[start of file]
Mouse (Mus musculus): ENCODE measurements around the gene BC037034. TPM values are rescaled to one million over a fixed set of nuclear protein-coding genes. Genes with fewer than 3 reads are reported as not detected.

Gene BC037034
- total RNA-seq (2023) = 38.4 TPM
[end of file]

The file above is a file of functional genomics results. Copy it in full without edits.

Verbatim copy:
Mouse (Mus musculus): ENCODE measurements around the gene BC037034. TPM values are rescaled to one million over a fixed set of nuclear protein-coding genes. Genes with fewer than 3 reads are reported as not detected.

Gene BC037034
- total RNA-seq (2023) = 38.4 TPM